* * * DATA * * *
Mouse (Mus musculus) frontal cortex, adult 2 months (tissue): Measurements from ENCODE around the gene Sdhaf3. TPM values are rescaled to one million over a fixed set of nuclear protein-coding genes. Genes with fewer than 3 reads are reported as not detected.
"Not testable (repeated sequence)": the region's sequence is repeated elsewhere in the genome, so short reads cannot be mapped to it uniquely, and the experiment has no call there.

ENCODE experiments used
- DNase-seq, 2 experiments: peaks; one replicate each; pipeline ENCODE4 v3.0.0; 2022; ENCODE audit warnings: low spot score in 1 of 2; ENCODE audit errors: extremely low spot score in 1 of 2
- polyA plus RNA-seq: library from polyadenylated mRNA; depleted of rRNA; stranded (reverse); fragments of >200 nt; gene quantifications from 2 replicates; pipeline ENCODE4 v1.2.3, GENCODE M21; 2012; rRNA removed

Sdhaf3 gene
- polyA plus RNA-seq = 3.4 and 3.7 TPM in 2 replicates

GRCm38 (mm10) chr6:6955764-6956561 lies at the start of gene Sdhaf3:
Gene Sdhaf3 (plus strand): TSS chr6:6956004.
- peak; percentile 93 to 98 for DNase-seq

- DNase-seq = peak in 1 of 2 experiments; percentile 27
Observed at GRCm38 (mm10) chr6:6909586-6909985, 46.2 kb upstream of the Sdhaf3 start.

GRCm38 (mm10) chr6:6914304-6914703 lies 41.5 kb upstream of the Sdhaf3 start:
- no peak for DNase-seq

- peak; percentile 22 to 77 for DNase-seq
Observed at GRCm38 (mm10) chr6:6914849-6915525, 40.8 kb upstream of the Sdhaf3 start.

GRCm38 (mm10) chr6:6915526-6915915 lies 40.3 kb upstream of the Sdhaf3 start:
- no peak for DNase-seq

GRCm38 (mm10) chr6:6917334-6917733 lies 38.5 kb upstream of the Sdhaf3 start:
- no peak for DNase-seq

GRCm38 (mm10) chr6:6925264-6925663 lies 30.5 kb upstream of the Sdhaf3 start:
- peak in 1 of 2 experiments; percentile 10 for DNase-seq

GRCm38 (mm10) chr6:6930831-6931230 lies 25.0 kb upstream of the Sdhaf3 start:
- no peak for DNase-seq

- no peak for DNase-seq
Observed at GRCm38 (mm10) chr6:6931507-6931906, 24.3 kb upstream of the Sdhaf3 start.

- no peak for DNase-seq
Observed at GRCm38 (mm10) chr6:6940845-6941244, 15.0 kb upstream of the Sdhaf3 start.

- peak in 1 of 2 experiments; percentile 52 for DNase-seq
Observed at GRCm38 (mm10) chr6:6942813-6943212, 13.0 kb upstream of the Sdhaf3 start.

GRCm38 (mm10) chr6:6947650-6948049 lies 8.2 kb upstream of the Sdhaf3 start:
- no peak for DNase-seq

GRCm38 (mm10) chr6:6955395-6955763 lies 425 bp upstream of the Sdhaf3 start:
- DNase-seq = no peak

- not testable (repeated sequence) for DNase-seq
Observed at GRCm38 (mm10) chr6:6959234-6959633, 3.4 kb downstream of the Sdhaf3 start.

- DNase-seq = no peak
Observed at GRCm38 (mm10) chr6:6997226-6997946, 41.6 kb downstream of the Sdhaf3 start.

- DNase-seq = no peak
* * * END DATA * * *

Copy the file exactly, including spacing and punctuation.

Mouse (Mus musculus) frontal cortex, adult 2 months (tissue): Measurements from ENCODE around the gene Sdhaf3. TPM values are rescaled to one million over a fixed set of nuclear protein-coding genes. Genes with fewer than 3 reads are reported as not detected.
"Not testable (repeated sequence)": the region's sequence is repeated elsewhere in the genome, so short reads cannot be mapped to it uniquely, and the experiment has no call there.

ENCODE experiments used
- DNase-seq, 2 experiments: peaks; one replicate each; pipeline ENCODE4 v3.0.0; 2022; ENCODE audit warnings: low spot score in 1 of 2; ENCODE audit errors: extremely low spot score in 1 of 2
- polyA plus RNA-seq: library from polyadenylated mRNA; depleted of rRNA; stranded (reverse); fragments of >200 nt; gene quantifications from 2 replicates; pipeline ENCODE4 v1.2.3, GENCODE M21; 2012; rRNA removed

Sdhaf3 gene
- polyA plus RNA-seq = 3.4 and 3.7 TPM in 2 replicates

GRCm38 (mm10) chr6:6955764-6956561 lies at the start of gene Sdhaf3:
Gene Sdhaf3 (plus strand): TSS chr6:6956004.
- peak; percentile 93 to 98 for DNase-seq

- DNase-seq = peak in 1 of 2 experiments; percentile 27
Observed at GRCm38 (mm10) chr6:6909586-6909985, 46.2 kb upstream of the Sdhaf3 start.

GRCm38 (mm10) chr6:6914304-6914703 lies 41.5 kb upstream of the Sdhaf3 start:
- no peak for DNase-seq

- peak; percentile 22 to 77 for DNase-seq
Observed at GRCm38 (mm10) chr6:6914849-6915525, 40.8 kb upstream of the Sdhaf3 start.

GRCm38 (mm10) chr6:6915526-6915915 lies 40.3 kb upstream of the Sdhaf3 start:
- no peak for DNase-seq

GRCm38 (mm10) chr6:6917334-6917733 lies 38.5 kb upstream of the Sdhaf3 start:
- no peak for DNase-seq

GRCm38 (mm10) chr6:6925264-6925663 lies 30.5 kb upstream of the Sdhaf3 start:
- peak in 1 of 2 experiments; percentile 10 for DNase-seq

GRCm38 (mm10) chr6:6930831-6931230 lies 25.0 kb upstream of the Sdhaf3 start:
- no peak for DNase-seq

- no peak for DNase-seq
Observed at GRCm38 (mm10) chr6:6931507-6931906, 24.3 kb upstream of the Sdhaf3 start.

- no peak for DNase-seq
Observed at GRCm38 (mm10) chr6:6940845-6941244, 15.0 kb upstream of the Sdhaf3 start.

- peak in 1 of 2 experiments; percentile 52 for DNase-seq
Observed at GRCm38 (mm10) chr6:6942813-6943212, 13.0 kb upstream of the Sdhaf3 start.

GRCm38 (mm10) chr6:6947650-6948049 lies 8.2 kb upstream of the Sdhaf3 start:
- no peak for DNase-seq

GRCm38 (mm10) chr6:6955395-6955763 lies 425 bp upstream of the Sdhaf3 start:
- DNase-seq = no peak

- not testable (repeated sequence) for DNase-seq
Observed at GRCm38 (mm10) chr6:6959234-6959633, 3.4 kb downstream of the Sdhaf3 start.

- DNase-seq = no peak
Observed at GRCm38 (mm10) chr6:6997226-6997946, 41.6 kb downstream of the Sdhaf3 start.

- DNase-seq = no peak